Featured Research

from universities, journals, and other organizations

Checking up on crude oil in the ground: Nanoreporters tell 'sour' oil from 'sweet'

Date:
April 22, 2014
Source:
Rice University
Summary:
Scientists have created a nanoscale detector that checks for and reports on the presence and concentration of hydrogen sulfide in crude oil and natural gas while they're still in the ground.

Fluorescent nanoreporters created at Rice University can tell oil producers how “sour” a reservoir is based on its hydrogen sulfide content.
Credit: Chih-Chau Hwang/Rice University

Scientists at Rice University have created a nanoscale detector that checks for and reports on the presence of hydrogen sulfide in crude oil and natural gas while they're still in the ground.

Related Articles


The nanoreporter is based on nanometer-sized carbon material developed by a consortium of Rice labs led by chemist James Tour and is the subject of a new paper published this month in the American Chemical Society journal ACS Applied Materials and Interfaces.

Limited exposure to hydrogen sulfide causes sore throats, shortness of breath and dizziness, according to the researchers. The human nose quickly becomes desensitized to hydrogen sulfide, leading to an inability to detect higher concentrations. That can be fatal, they said.

On the flip side, hydrogen sulfide is also a biologically important signaling molecule in processes that include pain and inflammation. Tour said chemists have synthesized fluorescent probes to detect it in the body. The Rice team capitalized on that work by using the probes to create downhole detectors for oil fields.

Crude oil and natural gas inherently contain hydrogen sulfide, which gives off a "rotten egg" smell. Even a 1 percent trace of sulfur turns oil into what's known as "sour crude," which is toxic and corrodes pipelines and transportation vessels, Tour said. The extra steps required to turn the sour into "sweet" crude are costly.

"So it's important to know the content of what you're pumping out of the ground, and the earlier the better," Tour said.

Led by Rice professors Tour, Michael Wong and Mason Tomson and researcher Amy Kan, the university has pioneered efforts to gather information from oil fields through the use of nanoreporters. The nanoreporters were designed to detect and report on the presence and amount of oil in a well that might otherwise be hard to assess.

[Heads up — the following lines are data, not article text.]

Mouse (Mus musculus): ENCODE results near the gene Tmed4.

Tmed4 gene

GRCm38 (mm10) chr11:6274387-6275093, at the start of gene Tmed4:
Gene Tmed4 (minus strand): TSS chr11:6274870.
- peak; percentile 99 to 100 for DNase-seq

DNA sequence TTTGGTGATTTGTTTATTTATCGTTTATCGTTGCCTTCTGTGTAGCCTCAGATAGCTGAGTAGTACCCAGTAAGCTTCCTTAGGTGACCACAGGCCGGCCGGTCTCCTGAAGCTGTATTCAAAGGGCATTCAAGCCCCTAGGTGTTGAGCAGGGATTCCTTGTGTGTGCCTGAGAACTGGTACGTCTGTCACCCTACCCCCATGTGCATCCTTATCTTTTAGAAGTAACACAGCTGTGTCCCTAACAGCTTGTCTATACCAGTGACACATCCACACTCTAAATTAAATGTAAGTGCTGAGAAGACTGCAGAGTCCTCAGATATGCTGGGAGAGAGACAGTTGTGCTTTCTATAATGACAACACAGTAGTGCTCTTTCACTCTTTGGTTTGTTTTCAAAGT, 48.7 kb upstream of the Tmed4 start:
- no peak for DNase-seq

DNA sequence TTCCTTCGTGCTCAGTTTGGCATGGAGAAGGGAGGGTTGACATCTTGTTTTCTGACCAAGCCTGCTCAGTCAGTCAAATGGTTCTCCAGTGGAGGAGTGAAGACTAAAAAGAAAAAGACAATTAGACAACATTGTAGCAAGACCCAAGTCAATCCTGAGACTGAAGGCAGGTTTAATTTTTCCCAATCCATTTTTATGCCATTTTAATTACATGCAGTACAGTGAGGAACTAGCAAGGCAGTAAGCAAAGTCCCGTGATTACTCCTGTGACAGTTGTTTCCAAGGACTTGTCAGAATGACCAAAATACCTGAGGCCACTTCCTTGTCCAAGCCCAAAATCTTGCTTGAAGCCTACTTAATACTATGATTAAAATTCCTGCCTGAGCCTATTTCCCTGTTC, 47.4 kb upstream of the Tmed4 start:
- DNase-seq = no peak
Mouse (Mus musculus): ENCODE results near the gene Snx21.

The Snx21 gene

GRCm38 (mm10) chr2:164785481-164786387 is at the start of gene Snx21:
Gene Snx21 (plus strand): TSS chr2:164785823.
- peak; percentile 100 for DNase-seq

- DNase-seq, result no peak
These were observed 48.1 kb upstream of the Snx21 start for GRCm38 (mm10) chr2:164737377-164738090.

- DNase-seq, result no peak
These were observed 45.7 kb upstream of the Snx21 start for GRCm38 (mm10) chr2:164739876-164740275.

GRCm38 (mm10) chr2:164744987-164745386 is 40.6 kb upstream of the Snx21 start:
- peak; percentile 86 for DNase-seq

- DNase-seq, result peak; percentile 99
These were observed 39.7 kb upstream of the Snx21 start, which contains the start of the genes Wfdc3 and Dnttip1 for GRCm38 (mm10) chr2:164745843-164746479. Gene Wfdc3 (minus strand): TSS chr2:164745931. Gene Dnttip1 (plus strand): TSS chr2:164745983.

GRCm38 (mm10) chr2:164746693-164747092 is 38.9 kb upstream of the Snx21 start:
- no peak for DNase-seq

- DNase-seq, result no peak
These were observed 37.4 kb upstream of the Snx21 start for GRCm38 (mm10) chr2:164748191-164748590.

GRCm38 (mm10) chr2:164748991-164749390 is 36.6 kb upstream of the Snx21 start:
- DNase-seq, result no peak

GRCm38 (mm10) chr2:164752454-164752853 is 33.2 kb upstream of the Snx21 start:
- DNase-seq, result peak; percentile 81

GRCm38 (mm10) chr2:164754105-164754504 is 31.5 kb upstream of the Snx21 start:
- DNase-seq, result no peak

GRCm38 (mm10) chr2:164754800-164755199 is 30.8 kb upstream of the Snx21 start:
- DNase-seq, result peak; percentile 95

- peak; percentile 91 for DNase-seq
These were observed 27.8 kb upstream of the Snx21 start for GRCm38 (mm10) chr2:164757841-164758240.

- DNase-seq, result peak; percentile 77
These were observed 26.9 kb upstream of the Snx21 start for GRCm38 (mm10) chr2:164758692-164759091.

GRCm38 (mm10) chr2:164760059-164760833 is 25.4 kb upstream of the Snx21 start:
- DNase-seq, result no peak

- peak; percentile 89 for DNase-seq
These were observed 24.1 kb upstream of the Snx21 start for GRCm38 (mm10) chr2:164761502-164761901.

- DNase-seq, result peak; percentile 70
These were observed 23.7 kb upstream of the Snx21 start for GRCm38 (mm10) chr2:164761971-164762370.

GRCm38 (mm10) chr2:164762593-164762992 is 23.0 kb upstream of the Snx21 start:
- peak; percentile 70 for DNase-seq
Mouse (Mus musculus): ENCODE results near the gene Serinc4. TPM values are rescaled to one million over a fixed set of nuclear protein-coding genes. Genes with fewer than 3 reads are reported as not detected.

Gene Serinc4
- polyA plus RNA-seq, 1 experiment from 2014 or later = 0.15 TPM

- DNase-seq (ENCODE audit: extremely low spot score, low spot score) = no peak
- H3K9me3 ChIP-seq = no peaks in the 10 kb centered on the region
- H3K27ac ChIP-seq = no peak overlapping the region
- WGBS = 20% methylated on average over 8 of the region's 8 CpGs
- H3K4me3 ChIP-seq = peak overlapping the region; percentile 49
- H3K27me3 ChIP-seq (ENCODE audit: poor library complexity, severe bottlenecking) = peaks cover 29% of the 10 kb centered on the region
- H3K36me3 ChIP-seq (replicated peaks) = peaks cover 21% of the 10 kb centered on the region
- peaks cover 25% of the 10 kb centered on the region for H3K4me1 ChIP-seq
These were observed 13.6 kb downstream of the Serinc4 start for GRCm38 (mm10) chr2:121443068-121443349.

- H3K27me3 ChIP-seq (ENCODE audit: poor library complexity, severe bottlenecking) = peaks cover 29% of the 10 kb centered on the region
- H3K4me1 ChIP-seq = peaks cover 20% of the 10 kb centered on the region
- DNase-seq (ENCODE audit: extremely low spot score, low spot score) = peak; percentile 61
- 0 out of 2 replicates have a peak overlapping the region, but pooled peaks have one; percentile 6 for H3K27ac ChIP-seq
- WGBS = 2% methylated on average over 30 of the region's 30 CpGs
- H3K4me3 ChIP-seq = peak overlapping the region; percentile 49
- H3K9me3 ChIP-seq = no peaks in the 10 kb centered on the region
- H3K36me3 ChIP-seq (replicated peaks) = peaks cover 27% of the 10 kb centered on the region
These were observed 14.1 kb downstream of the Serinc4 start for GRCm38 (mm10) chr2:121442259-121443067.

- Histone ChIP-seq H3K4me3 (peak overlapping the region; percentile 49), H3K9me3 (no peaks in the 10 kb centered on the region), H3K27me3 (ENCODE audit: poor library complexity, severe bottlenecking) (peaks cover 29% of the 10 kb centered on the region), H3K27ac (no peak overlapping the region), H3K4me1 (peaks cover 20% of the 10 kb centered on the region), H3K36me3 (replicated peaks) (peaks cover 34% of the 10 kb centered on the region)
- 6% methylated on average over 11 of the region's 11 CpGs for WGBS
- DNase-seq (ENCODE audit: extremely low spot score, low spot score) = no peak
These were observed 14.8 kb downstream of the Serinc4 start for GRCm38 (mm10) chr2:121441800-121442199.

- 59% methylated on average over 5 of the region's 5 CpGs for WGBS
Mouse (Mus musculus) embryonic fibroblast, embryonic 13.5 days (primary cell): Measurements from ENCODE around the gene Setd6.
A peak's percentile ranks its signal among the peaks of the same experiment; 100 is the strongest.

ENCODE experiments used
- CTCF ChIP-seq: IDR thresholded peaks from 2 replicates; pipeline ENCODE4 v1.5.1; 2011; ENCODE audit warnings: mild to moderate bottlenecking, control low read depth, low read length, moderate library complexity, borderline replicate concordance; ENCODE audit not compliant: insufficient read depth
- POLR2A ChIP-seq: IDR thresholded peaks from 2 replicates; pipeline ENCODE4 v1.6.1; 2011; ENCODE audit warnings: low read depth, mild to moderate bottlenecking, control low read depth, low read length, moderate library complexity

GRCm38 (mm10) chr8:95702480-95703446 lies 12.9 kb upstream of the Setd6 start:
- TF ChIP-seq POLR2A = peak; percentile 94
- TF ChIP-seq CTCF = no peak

Now the same team, joined by chemist Angel Martí, is employing thermally stable, soluble, highly mobile, carbon black-based nanoreporters modified to look for hydrogen sulfide and report results immediately upon their return to the surface.

When exposed to hydrogen sulfide, the nanoparticles' fluorescent properties immediately change. When pumped out of a production well, the particles can be analyzed with a spectrometer to determine the level of contamination.

"This paper is a big step because we're making our nanoreporters detect something that's not oil," Wong said, suggesting the possibility that nanoparticles may someday be able to capture sulfur compounds before they can be pumped to the surface. "Even if that's not cost-effective, just having information about the sulfur content may be enough to tell a company, 'Let's cap this well and move on to a cleaner site.'"

Modifying the particles with common polyvinyl alcohol (PVA) was the key to making the nanoreporters stable in temperatures as high as 100 degrees Celsius (212 degrees Fahrenheit). Testing in beds of sandstone or with actual Kuwaiti dolomite, to mimic oilfield environments, helped the team perfect the size and formula for nanoreporters that are most likely to survive a trip through the depths and return with data.

"We found the longer the PVA polymer chains, the more stable the nanoparticles were in the high temperatures they're subjected to," said Rice graduate student Chih-Chau Hwang, co-lead author of the paper with fellow graduate student Gedeng Ruan.

"The method of detection is so sensitive that large amounts of nanoreporters need not be pumped downhole," Tour said. "This is enormously important for workers in the field to know for aspects of safety, lifetime of equipment and value of the afforded oil."